Researchers from Dresden and Osaka present the first fully integrated flexible electronics made of magnetic sensors and organic circuits which opens the path towards the development of electronic skin.

Human skin is a fascinating and multifunctional organ with unique properties originating from its flexible and compliant nature. It allows for interfacing with...

Im Focus: Dresden researchers discover resistance mechanism in aggressive cancer

Protease blocks guardian function against uncontrolled cell division

Researchers of the Carl Gustav Carus University Hospital Dresden at the National Center for Tumor Diseases Dresden (NCT/UCC), together with an international...

Im Focus: New roles found for Huntington's disease protein

Crucial role in synapse formation could be new avenue toward treatment

A Duke University research team has identified a new function of a gene called huntingtin, a mutation of which underlies the progressive neurodegenerative...

Im Focus: A new look at 'strange metals'

For years, a new synthesis method has been developed at TU Wien (Vienna) to unlock the secrets of "strange metals". Now a breakthrough has been achieved. The results have been published in "Science".

Superconductors allow electrical current to flow without any resistance - but only below a certain critical temperature. Many materials have to be cooled down...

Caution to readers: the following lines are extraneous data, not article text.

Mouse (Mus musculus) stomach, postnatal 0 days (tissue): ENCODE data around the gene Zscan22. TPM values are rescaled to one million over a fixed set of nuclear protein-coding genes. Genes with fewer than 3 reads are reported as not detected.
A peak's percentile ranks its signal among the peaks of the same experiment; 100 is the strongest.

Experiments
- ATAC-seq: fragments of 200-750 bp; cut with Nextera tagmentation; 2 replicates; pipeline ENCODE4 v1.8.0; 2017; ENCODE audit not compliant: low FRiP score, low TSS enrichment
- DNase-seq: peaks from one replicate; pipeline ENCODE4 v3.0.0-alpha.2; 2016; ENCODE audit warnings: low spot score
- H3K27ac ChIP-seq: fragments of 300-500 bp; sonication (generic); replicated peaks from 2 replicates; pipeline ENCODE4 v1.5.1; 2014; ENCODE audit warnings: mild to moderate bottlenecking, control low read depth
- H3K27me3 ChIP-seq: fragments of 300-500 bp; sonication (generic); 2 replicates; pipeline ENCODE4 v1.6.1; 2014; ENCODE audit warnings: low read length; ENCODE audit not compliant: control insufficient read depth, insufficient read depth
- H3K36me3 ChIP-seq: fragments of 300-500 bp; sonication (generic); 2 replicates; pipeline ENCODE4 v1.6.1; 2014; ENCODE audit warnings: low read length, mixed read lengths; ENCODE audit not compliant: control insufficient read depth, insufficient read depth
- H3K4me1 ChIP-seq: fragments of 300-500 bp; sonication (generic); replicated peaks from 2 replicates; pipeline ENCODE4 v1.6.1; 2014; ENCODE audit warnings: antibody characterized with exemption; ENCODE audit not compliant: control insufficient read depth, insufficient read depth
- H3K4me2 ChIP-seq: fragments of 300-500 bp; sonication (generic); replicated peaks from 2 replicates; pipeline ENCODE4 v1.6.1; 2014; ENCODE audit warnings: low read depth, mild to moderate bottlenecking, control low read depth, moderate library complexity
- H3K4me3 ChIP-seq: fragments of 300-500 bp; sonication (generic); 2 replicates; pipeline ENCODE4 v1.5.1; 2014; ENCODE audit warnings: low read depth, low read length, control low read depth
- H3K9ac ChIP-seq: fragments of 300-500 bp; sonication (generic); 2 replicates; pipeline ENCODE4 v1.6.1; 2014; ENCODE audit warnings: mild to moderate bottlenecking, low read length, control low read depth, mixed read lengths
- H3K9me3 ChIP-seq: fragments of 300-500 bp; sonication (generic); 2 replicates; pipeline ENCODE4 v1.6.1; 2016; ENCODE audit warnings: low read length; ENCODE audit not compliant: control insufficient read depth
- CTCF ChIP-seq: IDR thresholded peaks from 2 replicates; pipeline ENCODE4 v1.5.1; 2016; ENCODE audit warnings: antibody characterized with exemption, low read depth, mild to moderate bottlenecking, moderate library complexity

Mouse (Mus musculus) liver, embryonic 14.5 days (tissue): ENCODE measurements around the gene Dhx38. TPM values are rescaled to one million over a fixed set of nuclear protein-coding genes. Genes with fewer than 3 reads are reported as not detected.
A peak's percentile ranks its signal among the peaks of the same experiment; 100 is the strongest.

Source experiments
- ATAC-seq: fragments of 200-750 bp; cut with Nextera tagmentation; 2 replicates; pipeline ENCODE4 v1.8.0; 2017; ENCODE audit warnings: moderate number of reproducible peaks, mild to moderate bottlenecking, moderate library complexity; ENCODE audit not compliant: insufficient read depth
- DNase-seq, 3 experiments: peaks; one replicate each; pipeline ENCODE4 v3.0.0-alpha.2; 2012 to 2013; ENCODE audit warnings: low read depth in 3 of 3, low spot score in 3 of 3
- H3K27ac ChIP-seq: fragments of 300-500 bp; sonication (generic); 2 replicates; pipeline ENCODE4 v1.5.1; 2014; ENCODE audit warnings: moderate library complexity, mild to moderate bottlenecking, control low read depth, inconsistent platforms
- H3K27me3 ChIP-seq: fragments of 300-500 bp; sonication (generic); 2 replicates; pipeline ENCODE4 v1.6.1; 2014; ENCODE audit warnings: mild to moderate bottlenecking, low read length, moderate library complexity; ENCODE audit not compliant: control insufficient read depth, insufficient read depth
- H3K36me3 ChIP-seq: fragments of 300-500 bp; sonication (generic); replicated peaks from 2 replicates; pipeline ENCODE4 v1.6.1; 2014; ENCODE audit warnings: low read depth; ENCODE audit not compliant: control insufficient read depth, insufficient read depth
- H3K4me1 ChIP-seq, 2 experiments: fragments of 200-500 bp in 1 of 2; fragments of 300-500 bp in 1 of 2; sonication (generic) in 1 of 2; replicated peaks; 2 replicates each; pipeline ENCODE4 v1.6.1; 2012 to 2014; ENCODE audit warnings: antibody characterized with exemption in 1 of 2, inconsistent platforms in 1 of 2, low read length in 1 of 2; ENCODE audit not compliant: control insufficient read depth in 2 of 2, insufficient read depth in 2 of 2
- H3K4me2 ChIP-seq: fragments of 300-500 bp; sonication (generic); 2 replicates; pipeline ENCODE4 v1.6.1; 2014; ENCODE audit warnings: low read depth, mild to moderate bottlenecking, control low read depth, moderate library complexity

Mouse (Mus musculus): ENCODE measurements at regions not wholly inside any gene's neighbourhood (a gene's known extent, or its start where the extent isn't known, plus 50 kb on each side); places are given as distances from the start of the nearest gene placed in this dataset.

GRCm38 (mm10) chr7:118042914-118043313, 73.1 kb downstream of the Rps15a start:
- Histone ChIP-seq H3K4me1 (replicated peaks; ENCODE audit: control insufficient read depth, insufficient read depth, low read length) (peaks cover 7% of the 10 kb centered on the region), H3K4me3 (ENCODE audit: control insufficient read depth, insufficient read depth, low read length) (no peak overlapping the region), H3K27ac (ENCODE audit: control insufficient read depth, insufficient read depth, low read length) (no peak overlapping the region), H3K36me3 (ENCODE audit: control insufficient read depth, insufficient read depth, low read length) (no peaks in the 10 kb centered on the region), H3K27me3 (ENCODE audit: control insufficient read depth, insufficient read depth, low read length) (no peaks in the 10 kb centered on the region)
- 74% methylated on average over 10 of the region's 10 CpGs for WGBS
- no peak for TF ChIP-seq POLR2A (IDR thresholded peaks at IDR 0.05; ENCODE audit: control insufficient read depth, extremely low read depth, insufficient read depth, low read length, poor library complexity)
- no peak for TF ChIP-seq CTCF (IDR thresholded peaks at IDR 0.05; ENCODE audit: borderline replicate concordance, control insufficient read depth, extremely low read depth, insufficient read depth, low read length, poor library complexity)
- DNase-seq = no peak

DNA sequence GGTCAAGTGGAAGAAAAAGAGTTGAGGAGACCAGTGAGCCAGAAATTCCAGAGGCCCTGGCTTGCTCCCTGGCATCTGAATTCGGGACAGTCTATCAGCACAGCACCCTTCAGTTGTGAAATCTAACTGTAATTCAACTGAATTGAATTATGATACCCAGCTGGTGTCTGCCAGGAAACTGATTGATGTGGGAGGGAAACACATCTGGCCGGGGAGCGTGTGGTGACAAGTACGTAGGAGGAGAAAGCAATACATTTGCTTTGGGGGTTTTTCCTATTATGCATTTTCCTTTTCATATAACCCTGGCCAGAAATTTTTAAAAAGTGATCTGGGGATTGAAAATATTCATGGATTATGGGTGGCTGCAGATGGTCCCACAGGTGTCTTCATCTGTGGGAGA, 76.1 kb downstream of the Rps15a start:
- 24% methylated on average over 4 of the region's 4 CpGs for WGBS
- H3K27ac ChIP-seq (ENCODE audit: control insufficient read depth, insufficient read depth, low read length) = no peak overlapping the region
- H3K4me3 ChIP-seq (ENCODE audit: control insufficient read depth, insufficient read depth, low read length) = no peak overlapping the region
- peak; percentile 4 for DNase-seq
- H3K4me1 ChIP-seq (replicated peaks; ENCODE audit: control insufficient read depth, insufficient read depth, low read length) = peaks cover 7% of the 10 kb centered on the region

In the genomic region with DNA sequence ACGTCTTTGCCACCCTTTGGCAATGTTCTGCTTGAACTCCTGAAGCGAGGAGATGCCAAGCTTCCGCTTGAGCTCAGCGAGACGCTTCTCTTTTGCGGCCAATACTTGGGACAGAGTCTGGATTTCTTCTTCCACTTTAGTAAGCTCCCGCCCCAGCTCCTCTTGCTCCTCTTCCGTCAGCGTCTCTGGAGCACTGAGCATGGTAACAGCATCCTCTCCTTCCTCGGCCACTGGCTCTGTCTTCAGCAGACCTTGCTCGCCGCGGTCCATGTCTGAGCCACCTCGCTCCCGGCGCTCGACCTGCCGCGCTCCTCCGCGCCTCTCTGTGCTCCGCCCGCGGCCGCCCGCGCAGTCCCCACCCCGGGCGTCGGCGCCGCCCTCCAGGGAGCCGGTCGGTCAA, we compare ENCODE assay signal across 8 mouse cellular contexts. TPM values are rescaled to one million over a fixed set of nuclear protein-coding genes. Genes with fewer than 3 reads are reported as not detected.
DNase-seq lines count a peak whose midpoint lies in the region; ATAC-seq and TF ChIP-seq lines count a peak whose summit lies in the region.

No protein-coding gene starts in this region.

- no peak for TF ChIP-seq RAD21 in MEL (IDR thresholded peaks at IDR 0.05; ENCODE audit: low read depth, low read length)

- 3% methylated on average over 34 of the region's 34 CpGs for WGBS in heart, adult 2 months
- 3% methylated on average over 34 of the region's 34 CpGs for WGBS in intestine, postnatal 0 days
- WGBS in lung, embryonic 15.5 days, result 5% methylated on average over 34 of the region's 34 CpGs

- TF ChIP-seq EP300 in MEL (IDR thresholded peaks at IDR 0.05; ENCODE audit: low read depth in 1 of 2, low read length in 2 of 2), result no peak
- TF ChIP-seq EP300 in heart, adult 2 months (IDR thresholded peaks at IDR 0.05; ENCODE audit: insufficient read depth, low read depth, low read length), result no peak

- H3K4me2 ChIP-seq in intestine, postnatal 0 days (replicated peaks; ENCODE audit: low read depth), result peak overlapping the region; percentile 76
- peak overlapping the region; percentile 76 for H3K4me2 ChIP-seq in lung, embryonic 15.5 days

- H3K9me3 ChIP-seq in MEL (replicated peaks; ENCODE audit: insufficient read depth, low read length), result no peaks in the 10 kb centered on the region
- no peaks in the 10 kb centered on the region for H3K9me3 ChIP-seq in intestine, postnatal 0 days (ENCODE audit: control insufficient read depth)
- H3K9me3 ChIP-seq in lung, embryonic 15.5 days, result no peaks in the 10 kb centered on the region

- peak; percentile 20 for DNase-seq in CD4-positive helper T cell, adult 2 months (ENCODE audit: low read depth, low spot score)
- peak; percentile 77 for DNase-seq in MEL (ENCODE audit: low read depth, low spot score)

Im Focus: Programmable nests for cells

KIT researchers develop novel composites of DNA, silica particles, and carbon nanotubes -- Properties can be tailored to various applications

Using DNA, smallest silica particles, and carbon nanotubes, researchers of Karlsruhe Institute of Technology (KIT) developed novel programmable materials....

All Focus news of the innovation-report >>>

Anzeige

Anzeige

VideoLinks
Industry & Economy
Event News

11th Advanced Battery Power Conference, March 24-25, 2020 in Münster/Germany

16.01.2020 | Event News

Laser Colloquium Hydrogen LKH2: fast and reliable fuel cell manufacturing

15.01.2020 | Event News

„Advanced Battery Power“- Conference, Contributions are welcome!

07.01.2020 | Event News

 
Latest News

Researchers discover vaccine to strengthen the immune system of plants

24.01.2020 | Life Sciences

Brain-cell helpers powered by norepinephrine during fear-memory formation

24.01.2020 | Life Sciences

Engineered capillaries model traffic in tiny blood vessels

24.01.2020 | Life Sciences

VideoLinks
Science & Research
Overview of more VideoLinks >>>